‘Part of Italy’s history’: Goldfields pasta palace sold for first time

The vibrant frescoes on the ceilings of the 163-year-old building in central Victoria belie its history as a humble pasta factory.

The artworks are among the features partners Jennie Wilmoth and Jenni Draper – “The Jens” – fell in love with when they first inspected the rustic, heritage-listed Italianate building in Hepburn Springs, near Daylesford, about a 90-minute drive north-west of Melbourne.

The property was built by Italian political refugee brothers Pietro and Giacomo Lucini in 1859 to house their fledgling pasta-making business. The two-storey building, which became known as the Macaroni Factory, was where the brothers made their fortune in pasta. They later profited from mining.

Gazing at history: the new owners of the Old Macaroni Factory Jenni Draper, left, and Jennie Wilmoth in the former drying room, now the lounge, with ceiling mural by Giacomo Lucini.Credit:Jason South

The Old Macaroni Factory has now passed out of the Lucini descendants’ hands for the first time.

But new owners, Wilmoth and Draper, have vowed to make “no radical changes” to the former factory out of respect for its rich history.

Wilmoth says the words “gorgeous” and “delicious” came to mind when they walked inside the property for the first time in January.

Paintings on some ceilings, executed by Giacomo in the 1860s, depict verdant scenes from the siblings’ home town of Intra, on Lake Maggiore in northern Italy.

One of the vibrant frescoes inside the Old Macaroni Factory.Credit:Jason South

But one painting, on a bedroom ceiling, depicts a woman wearing a patriot’s cap who is chained to a wall — an allusion both to the opera Il Trovatore by Giuseppe Verdi, and to the brothers’ pasts.

Verdi supported the unification of Italy, as did the Lucini brothers. The Lucinis fled to Australia in the 1850s, having backed the failed campaign for Italian democracy led by Giuseppe Mazzini.

Jennie Wilmoth with Giacomo Lucini’s painting of a woman in chains, an allusion to Italy’s political oppression.Credit:Jason South

Wilmoth likes to gaze up at the paintings and imagine the brothers’ lives in Italy, including their bravery as political rebels.

“To think that we hold a little part of Italy’s history in Hepburn Springs,” Wilmoth said. “I find that incredible.”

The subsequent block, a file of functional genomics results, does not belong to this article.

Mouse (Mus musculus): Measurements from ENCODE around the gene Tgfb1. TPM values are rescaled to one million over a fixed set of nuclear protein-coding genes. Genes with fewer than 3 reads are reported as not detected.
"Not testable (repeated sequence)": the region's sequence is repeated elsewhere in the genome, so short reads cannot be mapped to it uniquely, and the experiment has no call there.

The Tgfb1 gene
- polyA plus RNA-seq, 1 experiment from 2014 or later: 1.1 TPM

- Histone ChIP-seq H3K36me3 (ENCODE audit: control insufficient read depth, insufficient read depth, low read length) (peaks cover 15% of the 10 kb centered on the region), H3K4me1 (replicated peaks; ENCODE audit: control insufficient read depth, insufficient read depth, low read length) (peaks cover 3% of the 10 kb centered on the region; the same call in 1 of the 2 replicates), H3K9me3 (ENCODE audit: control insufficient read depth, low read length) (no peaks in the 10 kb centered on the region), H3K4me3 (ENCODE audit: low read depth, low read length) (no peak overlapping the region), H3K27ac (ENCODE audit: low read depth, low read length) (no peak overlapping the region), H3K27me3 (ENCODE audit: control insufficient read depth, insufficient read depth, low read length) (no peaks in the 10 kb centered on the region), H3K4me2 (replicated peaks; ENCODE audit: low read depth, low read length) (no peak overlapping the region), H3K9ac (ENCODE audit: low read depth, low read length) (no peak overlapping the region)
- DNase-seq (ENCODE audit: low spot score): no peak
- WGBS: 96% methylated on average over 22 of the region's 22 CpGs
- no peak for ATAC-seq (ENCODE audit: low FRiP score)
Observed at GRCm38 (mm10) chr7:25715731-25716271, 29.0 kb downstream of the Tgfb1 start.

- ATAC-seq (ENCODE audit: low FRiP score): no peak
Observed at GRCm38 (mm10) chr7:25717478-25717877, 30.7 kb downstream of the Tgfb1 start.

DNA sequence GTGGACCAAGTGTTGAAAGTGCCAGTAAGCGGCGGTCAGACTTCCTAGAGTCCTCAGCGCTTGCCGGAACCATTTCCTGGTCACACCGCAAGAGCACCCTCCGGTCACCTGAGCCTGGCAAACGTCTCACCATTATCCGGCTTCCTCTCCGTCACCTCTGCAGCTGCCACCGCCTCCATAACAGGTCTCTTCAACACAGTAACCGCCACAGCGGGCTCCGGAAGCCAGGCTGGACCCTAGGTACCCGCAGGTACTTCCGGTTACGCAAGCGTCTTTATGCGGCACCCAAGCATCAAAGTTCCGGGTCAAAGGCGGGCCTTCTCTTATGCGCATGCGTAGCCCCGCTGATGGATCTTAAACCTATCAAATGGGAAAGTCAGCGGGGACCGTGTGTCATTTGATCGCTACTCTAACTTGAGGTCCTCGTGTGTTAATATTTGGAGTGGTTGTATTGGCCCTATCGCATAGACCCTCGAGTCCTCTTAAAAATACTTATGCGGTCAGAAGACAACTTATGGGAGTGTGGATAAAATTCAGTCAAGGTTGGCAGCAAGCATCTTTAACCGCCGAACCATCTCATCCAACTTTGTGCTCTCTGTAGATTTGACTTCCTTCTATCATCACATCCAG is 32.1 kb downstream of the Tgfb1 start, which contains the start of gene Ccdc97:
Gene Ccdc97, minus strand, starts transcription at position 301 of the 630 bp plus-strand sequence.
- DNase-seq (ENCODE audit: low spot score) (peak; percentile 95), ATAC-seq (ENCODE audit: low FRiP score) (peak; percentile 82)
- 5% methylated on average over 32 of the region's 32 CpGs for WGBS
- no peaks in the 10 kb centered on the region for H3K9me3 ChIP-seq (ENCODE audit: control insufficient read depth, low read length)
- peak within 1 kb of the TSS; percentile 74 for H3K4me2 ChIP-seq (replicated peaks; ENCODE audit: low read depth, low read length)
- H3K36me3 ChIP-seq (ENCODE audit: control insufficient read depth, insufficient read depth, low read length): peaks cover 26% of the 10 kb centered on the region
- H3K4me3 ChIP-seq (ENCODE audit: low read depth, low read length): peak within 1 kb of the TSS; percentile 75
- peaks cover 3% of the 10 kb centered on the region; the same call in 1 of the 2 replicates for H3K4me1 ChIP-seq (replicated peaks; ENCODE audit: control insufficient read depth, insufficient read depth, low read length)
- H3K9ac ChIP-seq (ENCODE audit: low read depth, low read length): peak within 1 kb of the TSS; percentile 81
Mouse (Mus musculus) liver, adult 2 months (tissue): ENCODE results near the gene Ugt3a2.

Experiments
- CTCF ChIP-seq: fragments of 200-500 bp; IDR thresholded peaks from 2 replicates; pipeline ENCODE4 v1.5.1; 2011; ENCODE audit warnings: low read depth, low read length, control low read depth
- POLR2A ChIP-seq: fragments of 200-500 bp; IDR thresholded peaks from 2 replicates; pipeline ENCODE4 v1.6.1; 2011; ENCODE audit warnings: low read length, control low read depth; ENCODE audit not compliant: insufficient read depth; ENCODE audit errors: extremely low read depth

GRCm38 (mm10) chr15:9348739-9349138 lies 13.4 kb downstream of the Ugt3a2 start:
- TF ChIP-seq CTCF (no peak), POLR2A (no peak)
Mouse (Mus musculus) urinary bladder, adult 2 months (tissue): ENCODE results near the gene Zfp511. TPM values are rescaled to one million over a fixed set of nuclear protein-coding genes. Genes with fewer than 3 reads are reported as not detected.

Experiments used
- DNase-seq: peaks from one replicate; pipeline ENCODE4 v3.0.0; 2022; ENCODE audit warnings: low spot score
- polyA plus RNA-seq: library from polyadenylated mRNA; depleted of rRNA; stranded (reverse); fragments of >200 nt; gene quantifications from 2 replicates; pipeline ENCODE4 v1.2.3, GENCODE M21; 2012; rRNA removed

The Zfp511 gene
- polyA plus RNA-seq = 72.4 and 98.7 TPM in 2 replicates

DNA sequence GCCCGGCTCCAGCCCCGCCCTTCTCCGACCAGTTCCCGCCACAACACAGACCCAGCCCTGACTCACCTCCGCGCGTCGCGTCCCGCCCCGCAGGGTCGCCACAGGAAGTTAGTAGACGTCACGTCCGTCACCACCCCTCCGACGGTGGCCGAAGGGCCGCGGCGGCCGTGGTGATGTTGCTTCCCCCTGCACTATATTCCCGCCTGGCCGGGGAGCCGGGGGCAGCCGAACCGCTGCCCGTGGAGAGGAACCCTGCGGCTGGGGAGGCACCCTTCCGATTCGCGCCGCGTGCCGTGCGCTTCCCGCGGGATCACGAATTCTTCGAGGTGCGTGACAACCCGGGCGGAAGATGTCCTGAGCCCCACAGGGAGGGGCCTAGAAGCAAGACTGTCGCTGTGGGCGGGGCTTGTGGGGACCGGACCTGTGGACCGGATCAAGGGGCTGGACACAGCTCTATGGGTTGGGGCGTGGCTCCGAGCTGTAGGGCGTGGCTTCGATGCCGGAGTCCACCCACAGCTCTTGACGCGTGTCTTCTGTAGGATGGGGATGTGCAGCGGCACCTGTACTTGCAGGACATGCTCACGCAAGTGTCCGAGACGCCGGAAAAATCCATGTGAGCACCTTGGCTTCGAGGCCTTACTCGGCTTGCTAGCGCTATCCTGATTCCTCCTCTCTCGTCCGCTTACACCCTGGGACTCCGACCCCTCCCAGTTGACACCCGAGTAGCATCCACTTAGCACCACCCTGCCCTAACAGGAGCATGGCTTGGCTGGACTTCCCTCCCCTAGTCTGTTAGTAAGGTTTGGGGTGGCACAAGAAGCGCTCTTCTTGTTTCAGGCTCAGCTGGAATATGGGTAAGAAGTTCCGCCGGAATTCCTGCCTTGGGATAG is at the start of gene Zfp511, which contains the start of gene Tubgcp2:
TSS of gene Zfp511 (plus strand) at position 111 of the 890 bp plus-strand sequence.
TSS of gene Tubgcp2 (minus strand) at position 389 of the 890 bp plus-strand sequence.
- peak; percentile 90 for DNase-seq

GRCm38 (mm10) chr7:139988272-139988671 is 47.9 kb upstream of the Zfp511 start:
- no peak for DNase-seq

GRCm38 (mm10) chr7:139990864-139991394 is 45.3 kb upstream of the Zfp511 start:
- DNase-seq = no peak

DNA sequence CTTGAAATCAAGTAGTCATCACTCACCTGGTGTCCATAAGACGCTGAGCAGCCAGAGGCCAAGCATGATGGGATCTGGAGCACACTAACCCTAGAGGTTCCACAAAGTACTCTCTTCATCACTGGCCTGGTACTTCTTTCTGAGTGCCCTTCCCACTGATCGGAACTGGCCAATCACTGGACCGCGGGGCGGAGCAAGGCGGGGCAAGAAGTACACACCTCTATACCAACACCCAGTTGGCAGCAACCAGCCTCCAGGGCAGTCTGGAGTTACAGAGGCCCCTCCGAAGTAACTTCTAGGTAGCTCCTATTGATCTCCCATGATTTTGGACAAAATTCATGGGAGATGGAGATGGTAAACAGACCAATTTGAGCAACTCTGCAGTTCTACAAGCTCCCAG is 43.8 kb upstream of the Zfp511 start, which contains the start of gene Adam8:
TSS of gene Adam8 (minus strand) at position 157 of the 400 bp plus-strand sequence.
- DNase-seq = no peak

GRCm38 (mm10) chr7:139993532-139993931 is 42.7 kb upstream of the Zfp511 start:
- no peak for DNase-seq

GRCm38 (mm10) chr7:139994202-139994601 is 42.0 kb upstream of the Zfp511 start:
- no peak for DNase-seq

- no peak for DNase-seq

In Victoria’s goldfields, the Lucini brothers prospered making and selling pasta, salami and olive oil to miners and invested in mines. They ran the Hepburn Democratic Club from the factory, discussing politics and raising funds for widows and orphans of dead patriots in Italy.

The 13-room building features a cellar, pasta-making room, long parlour and kitchen on the ground floor, with living areas upstairs.

Wilmoth and Draper also fell in love with the meandering garden with its grape vines and pear, apple, fig and olive trees.

The Macaroni Factory circa 1870. Pietro Lucini, centre, with his nephew Cosmo, kneeling, and at right Giacomo Lucini and his wife, Rosa.Credit:Maria Viola

The pair will work with Heritage Victoria and a heritage architect to restore the Palladian style factory.

Wilmoth says they “won’t be making radical changes” and will maintain the building’s character. The pair hope to stabilise stone work, rewire the building, install hydronic heating and possibly upgrade the 1940s kitchen.

They also plan to open (if permitted) the factory as a private dining space, for example for special birthday lunches. They may also open a bed and breakfast.

The Old Macaroni Factory in 2022.Credit:Jason South

The Jens previously converted an 1869 bluestone church at Newlyn, west of Daylesford, into the successful Scrub Hill wedding venue, which they ran for six years from 2015 and recently sold.

The factory’s vendor, 76-year-old Maria Viola, who lives next door, gets emotional when talking about the sale.

Viola, the great-granddaughter of Giacomo Lucini, ran Lucini’s restaurant from the building for 14 years until 2017. She is heartbroken at not having the funds to maintain the factory and having to put it on the market.

“I love the building dearly,” she said “I didn’t want to sell, but I had to. For the building, I had to.”

However, she feels the factory is in good hands. “They are lovely ladies, and they love the building,” she said.

Giacomo Lucini’s granddaughters, Marie and Rosa, with unknown workers, circa 1920s.

The respect is mutual. Wilmoth says: “We have a pledge with her that she can come any time, particularly to sit in the garden because that’s her treasure. ”

Viola has shared many stories about the factory, about which she wrote her master’s thesis.

“So she knows, intimately, this place and its stories,” Wilmoth says. “And we want to be able to keep telling those stories, so we defer to her often.”

Wilmoth says the aim is to leave the factory better than they found it.

“We understand our responsibility, as part of the community, to ensure its longevity, and to ensure it’s going to stand for many generations to come, via our intervention.”

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